The first of these is that investment earnings matter. More than 80 per cent of the useful balance of a superannuation fund, under the assumptions I've looked at, came from after-tax, after-fee, after-inflation investment earnings. In a lot of ways this is a tough message – we have to think carefully about asset allocation, fees, volatility and inflation.

I quickly changed some inputs to look at what would happen to a highly risk averse investor who only invested in cash, providing a return over the past 20 years of 0.4 per cent above inflation in the superannuation phase and 0.9 per cent in the retirement phase. It was a disaster. They started their retirement with less than half the income of a person using a balanced fund, saw the amount they could withdraw drop every year in retirement and, at age 92, their fund was worth $91,000 in today's dollars compared to the 70 per cent shares/30 per cent cash portfolio that was worth $633,000 at age 92.

The second implication is that early contributions matter. The sooner money is in a pension/superannuation fund, the earlier it is helping to accumulate the more than 80 per cent of the impact of the fund that comes from investment earnings.

To demonstrate this in action, I modelled what would happen if a person could contribute an extra $5000 per year (after-tax) for each of the first five years of superannuation contributions, and then revert to their minimum 9.5 per cent contributions. The results are set out in the following table, showing that the extra $25,000 in early contributions leads to an extra $96,000 in earnings while the fund is in the accumulation phase, and then more than $450,000 in difference in earnings during the pension phase.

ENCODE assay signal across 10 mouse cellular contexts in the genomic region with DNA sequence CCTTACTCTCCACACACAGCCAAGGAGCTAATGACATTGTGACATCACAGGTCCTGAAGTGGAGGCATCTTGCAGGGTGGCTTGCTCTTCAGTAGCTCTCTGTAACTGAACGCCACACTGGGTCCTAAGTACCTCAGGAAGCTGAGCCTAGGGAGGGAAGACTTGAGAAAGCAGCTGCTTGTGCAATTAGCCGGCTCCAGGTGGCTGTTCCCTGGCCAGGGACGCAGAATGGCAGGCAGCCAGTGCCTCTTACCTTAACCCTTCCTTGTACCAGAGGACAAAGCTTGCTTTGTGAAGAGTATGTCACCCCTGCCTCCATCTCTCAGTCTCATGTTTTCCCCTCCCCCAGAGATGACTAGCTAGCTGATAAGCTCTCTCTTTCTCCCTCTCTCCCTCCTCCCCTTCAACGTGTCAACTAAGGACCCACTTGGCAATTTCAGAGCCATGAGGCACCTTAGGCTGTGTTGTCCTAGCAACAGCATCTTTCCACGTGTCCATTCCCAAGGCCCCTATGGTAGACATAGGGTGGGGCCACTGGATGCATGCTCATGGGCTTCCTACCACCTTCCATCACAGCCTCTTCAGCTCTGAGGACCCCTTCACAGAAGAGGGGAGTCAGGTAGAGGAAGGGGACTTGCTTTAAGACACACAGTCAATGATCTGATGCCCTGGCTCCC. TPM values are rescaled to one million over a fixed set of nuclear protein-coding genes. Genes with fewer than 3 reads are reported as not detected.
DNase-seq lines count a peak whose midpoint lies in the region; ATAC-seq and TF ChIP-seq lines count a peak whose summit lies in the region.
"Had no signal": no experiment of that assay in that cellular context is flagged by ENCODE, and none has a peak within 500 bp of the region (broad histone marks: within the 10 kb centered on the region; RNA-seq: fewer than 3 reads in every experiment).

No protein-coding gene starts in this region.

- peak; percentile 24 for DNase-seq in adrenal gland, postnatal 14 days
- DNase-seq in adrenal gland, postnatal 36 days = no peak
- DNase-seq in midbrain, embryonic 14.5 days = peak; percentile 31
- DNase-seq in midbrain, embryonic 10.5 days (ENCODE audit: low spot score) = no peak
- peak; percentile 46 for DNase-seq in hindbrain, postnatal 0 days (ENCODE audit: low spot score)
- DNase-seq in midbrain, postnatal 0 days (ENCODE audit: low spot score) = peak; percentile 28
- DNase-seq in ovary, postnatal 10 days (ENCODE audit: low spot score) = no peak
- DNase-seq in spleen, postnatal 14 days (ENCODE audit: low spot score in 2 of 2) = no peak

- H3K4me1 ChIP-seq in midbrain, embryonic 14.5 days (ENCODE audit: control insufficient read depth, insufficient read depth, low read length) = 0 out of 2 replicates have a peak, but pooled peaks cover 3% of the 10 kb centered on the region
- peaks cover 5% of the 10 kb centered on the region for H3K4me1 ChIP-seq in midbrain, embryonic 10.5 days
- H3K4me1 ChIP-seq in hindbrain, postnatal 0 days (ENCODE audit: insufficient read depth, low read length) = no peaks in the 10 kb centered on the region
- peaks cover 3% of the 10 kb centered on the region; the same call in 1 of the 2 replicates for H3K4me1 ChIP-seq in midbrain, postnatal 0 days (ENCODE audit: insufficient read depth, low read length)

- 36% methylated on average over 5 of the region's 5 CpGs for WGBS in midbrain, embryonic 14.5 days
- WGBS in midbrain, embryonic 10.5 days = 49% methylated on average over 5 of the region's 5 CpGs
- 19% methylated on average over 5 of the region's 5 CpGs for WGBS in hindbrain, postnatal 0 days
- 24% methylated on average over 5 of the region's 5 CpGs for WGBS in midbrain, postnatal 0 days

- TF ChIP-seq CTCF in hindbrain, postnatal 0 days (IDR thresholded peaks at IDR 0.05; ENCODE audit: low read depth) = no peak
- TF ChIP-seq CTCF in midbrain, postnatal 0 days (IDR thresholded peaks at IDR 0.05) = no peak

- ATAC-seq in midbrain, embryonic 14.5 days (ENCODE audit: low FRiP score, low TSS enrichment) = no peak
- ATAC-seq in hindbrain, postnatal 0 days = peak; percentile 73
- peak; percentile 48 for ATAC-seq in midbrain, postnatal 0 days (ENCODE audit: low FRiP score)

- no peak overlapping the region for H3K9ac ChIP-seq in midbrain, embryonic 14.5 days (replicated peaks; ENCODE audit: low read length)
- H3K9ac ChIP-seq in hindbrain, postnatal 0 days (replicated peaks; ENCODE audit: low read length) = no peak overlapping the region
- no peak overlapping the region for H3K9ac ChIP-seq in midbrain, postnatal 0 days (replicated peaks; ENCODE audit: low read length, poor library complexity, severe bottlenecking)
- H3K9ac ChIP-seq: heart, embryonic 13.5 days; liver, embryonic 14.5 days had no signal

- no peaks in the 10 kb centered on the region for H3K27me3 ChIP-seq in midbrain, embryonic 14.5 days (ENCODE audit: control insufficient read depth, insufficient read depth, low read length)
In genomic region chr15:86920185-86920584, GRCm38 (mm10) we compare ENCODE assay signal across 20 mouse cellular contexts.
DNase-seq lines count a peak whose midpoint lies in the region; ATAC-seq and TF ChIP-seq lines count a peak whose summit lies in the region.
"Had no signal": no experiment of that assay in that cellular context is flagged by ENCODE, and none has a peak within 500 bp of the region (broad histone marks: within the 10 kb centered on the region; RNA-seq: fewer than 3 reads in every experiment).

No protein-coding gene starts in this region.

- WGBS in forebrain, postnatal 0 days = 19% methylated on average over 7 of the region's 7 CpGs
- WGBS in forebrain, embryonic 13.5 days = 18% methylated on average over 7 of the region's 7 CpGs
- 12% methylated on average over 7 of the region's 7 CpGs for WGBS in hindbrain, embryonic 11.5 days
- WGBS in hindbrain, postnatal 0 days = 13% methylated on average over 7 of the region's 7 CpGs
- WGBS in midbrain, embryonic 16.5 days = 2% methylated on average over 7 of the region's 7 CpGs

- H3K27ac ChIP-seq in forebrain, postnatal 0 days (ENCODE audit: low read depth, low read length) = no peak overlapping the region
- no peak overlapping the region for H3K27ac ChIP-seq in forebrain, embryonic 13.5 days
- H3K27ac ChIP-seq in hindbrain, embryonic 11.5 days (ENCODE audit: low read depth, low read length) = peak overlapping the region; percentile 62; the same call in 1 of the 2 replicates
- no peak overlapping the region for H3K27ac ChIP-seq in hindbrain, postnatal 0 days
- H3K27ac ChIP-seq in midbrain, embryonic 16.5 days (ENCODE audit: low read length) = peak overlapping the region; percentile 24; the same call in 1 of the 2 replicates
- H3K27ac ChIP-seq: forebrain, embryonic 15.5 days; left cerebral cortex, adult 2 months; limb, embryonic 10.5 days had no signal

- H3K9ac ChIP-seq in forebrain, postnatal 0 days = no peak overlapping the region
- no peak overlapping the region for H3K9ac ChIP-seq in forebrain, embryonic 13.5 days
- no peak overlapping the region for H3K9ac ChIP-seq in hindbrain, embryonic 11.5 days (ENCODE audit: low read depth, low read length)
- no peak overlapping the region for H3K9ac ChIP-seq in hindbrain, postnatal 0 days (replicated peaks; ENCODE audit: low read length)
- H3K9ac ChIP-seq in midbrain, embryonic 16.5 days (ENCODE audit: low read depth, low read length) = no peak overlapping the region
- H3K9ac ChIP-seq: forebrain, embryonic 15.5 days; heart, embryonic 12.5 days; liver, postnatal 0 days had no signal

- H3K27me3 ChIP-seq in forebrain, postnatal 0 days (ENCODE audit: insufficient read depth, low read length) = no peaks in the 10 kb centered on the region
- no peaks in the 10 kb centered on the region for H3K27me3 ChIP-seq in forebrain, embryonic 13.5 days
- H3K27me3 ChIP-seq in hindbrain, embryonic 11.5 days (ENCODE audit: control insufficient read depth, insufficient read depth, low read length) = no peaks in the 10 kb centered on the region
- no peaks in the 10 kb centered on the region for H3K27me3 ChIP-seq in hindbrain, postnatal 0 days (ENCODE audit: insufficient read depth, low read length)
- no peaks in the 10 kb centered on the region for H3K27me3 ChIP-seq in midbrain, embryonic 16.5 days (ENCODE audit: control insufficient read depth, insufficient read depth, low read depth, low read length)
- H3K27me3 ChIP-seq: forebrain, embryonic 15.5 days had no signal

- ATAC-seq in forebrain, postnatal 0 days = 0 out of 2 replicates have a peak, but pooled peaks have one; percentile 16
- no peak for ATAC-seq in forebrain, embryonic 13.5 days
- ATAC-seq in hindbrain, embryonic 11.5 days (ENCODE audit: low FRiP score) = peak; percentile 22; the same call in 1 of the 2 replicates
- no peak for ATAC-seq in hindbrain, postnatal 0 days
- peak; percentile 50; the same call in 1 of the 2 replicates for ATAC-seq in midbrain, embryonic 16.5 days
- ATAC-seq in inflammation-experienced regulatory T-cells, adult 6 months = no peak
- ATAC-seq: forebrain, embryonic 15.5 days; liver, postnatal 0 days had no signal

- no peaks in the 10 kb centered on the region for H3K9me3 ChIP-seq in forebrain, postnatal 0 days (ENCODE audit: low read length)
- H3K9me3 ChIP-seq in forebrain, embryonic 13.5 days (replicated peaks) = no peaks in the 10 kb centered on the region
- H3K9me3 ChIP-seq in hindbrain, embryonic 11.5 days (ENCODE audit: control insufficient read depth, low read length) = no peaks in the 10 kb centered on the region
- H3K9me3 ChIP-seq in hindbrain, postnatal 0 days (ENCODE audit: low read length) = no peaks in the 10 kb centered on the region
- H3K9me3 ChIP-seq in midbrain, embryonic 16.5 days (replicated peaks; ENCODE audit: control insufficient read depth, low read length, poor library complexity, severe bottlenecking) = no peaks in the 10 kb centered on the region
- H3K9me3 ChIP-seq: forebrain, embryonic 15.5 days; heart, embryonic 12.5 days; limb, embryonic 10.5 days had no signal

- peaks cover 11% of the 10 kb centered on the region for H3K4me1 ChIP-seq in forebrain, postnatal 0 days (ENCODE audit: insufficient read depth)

Minimum Super Contributions Minimum Super Contributions plus $5,000 per year in first 5 years
Contributions $257,000 $282,000
Superannuation Earnings $364,000 $458,000
Pension Earnings $1,023,000



Keep in mind that most people aged 30 or more had exactly the opposite effect to early additional contributions happening. Contributions of 9.5 per cent are only very recent, and even the 9 per cent contribution level only ‘kicked in' in the 2003 financial year – most people over the age of 30 started with smaller compulsory contributions.

The third implication is that the asset allocation in retirement is hugely important, given that this is the biggest contributor to the value of a superannuation/pension fund over a lifetime.

The choice of asset allocation that both allows a mix of growth assets to provide an appropriate return, and defensive assets like cash to provide liquidity and dampen volatility, is crucial. Choosing to simply put retirement assets in cash and term deposits significantly impairs the potential investment earnings of a superannuation/pension fund at a time when earnings make their biggest contribution.


The 10/30/60 model works fairly well in the Australian superannuation context, although we need to keep in mind that ‘models' that assume regular contributions, steady earnings and no legislation changes, can only be used as rough guides.

The value of the model, however, is to focus our mind on the importance of investment returns over the course of a superannuation/pension funds life, and particularly to emphasise how important those returns are during the pension phase of a fund.